Simon Business School

Accounting

At Simon Business School, accounting is not viewed as a separate academic discipline, but rather  as an integral part of applied economics. By studying accounting and accounting phenomena from the perspective of an applied financial economist, an accounting researcher can provide evidence that potentially affects such diverse areas as the theory of the firm, corporate finance,  the economics of regulation, capital markets and capital market efficiency.

Faculty and  Research Interests

  • Glenn Huels: His interests are in corporate tax and accounting functions regarding global cash flow strategies, external reporting requirements, and minimizing FX exposures and risks.
  • Sudarshan Jayaraman: His research interests focus on the interaction between financial reporting and informed trading and tradeoffs between internal and external monitoring mechanisms.
  • JaeWoo Kim: His studies include the collapse of the junk bond market and finds the firms that were timelier in loss recognition had better access to debt markets. He is also researching merger-related transitory growth, CEO career concerns, and counterparty responses to CEO overconfidence.
  • Bryce Shonberger: His research interests lie in financial accounting with specific interest in asset impairments, option markets, and earnings quality.
  • Heidi Tribunella:  She is interested in accounting and auditing research.
  • Charles E. Wasley: His teaching interest is the financial reporting area. His research interests encompass the role of accounting information in capital markets.
  • Kurt Wojdat: His interests include internal auditing, cost accounting, financial analysis, and treasury activities.
  • Joanna Shuang Wu: Her teaching interest is in the area of financial reporting. Her research interests are in the areas of international financial reporting, the behavior of financial analysts, management compensation, and mutual fund performance.
  • Jason Xiao: His research interests are in corporate governance, executive compensation and incentives, and disclosure.
  • Jerold L. Zimmerman: His research and teaching interests involve financial and managerial accounting.  

Recent Research in Accounting

Accountants Add Value to Mobile Apps

Heidi Tribunella and Thomas Tribunella

From Quickbooks to Xero, small-business owners looking for mobile accounting apps face a head-spinning array of options—a situation rich with opportunity for small-practice CPAs. Heidi Tribunella, clinical associate professor of accounting, and her husband, Thomas Tribunella, professor of accounting at SUNY Oswego, wrote “Twenty Questions on the Sharing Economy and Mobile Accounting Apps,” for The CPA Journal, published by the New York State Society of CPAs. In it, they urge CPAs who advise small businesses to become experts on accounting apps ... Read more about Twenty Questions on the Sharing Economy and Mobile Accounting Apps.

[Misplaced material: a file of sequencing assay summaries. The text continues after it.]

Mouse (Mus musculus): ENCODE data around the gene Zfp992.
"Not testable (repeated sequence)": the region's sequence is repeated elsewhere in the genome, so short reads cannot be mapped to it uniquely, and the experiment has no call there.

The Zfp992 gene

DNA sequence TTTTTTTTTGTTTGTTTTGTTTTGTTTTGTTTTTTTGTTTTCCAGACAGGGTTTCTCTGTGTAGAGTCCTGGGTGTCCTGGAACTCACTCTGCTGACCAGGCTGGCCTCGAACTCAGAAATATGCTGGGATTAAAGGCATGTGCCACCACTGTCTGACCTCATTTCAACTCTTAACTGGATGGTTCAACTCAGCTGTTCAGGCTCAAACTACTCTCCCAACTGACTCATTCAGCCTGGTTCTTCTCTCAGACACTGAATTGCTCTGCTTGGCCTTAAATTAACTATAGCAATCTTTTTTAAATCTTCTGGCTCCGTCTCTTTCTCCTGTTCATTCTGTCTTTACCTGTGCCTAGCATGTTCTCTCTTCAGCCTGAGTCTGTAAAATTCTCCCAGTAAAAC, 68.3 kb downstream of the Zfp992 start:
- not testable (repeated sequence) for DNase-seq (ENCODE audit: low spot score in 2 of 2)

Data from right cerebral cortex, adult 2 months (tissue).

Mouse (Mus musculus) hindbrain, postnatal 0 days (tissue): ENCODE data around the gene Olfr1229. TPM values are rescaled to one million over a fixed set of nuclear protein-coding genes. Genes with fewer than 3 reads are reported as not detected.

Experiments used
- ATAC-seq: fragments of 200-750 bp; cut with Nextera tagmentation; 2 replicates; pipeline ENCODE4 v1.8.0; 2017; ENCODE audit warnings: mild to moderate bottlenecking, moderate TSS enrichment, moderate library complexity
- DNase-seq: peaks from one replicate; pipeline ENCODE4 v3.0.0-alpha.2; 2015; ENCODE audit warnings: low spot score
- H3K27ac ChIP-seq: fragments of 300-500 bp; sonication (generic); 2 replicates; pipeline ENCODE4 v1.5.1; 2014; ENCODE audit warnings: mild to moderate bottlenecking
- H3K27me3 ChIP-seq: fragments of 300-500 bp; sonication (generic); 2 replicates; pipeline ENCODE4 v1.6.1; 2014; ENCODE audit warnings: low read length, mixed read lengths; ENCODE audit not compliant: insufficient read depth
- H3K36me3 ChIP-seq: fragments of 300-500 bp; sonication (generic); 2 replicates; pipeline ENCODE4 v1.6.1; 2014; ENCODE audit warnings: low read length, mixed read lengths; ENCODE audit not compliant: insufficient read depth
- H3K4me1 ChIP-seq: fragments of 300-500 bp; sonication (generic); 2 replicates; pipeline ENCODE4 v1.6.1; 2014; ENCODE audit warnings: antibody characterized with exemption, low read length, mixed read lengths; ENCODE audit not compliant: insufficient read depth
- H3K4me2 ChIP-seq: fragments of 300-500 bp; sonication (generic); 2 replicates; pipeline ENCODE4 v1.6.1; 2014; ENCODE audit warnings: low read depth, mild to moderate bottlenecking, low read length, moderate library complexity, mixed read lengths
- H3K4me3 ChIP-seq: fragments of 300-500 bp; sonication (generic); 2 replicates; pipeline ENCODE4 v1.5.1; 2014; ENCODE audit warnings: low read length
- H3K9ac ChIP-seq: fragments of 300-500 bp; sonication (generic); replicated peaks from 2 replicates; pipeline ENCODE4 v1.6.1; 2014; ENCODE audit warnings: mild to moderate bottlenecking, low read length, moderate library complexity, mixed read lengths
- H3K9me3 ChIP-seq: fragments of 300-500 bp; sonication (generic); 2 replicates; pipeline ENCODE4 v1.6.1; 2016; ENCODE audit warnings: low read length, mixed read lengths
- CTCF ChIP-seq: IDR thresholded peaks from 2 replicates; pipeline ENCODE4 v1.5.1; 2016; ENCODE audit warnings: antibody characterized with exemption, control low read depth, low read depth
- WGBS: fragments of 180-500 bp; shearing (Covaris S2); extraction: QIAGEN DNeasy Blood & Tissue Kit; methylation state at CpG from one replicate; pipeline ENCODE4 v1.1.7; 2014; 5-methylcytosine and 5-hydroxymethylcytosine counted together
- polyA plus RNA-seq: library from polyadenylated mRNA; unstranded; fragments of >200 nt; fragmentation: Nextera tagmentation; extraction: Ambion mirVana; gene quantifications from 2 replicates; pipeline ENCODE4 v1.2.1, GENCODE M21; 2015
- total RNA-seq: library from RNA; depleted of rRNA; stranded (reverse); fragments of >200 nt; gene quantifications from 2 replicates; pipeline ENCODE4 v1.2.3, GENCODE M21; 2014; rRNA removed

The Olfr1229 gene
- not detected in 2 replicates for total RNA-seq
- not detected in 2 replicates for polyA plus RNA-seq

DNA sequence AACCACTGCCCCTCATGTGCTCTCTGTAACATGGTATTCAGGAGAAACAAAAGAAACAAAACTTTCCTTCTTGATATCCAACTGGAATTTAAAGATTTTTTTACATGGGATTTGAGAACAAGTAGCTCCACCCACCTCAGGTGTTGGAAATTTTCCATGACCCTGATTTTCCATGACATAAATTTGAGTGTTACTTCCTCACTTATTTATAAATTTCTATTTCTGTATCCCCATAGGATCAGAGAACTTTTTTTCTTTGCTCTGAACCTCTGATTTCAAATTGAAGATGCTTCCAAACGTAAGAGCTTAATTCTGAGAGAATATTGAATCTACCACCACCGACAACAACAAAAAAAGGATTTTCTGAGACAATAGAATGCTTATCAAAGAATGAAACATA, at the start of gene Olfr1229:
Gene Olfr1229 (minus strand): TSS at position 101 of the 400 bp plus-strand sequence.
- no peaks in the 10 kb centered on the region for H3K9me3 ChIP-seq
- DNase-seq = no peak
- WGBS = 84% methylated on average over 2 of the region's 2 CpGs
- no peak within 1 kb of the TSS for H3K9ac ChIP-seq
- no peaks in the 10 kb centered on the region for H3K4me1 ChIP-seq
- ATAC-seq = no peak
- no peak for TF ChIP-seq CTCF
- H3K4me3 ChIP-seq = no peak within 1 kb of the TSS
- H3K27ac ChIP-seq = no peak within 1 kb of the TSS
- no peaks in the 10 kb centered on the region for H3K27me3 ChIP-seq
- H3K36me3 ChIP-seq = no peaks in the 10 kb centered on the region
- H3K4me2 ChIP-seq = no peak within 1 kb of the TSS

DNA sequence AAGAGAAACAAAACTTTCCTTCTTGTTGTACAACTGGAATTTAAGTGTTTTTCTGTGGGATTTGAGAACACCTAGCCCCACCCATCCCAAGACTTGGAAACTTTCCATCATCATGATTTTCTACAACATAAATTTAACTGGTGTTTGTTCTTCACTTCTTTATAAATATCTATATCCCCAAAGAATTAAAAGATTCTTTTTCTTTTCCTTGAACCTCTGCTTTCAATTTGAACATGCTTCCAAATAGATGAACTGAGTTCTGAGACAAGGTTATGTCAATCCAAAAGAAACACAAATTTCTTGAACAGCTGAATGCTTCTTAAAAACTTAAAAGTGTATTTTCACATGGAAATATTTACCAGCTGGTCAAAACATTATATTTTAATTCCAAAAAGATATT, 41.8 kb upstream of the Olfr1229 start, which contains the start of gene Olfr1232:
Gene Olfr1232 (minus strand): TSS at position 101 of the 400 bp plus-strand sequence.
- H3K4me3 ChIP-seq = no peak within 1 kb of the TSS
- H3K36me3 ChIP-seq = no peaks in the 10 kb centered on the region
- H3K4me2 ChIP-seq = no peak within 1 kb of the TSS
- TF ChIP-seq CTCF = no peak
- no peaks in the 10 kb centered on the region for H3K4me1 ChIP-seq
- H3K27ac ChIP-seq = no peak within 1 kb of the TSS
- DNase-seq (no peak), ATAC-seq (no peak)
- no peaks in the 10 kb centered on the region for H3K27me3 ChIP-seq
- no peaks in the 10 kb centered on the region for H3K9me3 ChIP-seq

Is Mark-to-Market Accounting Really Transparent?

Jaewoo Kim, Charles E. Wasley, Joanna Shuang Wu

In recent years, a growing number of public firms have voluntarily adopted mark-to-market pension accounting, which requires companies to report gains or losses associated with their defined benefit pension plans in their income statements. It is a counterintuitive move; experts expect an increase in earnings volatility because of the unpredictable effect of future uncontrollable market factors on a firm’s pension expense. ... Read more about Economic Determinants of the Decision to Voluntarily Adopt Mark-to-Market Accounting for Pension Gains and Losses.

 

Industry and Banking on a Two-Way Street

Sudarshan Jayaraman

New research by Simon professor Sudarshan Jayaraman and S.P. Kothari of Massachusetts Institute of Technology explores in depth the impact of greater cross-border financing on domestic banks and their relationship with manufacturers. Economists have long understood the banking sector’s impact on manufacturing firms ... Read more about Industry and Banking.

 

Understanding Market Predictions

Bryce Schonberger, K. R. Subramanyam, and Hyun Hong

Do option prices anticipate predictable patterns in future stock returns? A new paper by Simon professor Bryce Schonberger and two co-authors suggests they do not. The authors found that option markets mechanically incorporate the current stock price rather than correct for it—even in instances where a stock price appears to be incorrect. Read more about Do Options Price Predictable Patterns in Future Stock Returns?

 

Equity Sparks Bank Monitoring

Sudarshan Jayaraman

In the highly leveraged world of banking, what spurs banks to monitor their borrowers: bank debt or equity? Read more about “Who Monitors the Monitor? Bank Capital Structure and Borrower Monitoring”.

 

Banks and Short-Term Borrowing

Joanna Shuang Wu and Edward L. Owens

Simon School professors Joanna Shuang Wu, associate professor of accounting, and Edward L. Owens, assistant professor of accounting, set out to investigate for themselves whether a large sample of bank-holding companies were indeed window-dressing leverage numbers to mask fluctuations during the quarter. They also wanted to see if the market knew—and if it cared. Read more on "Banks and Short-Term Borrowing."

 
 
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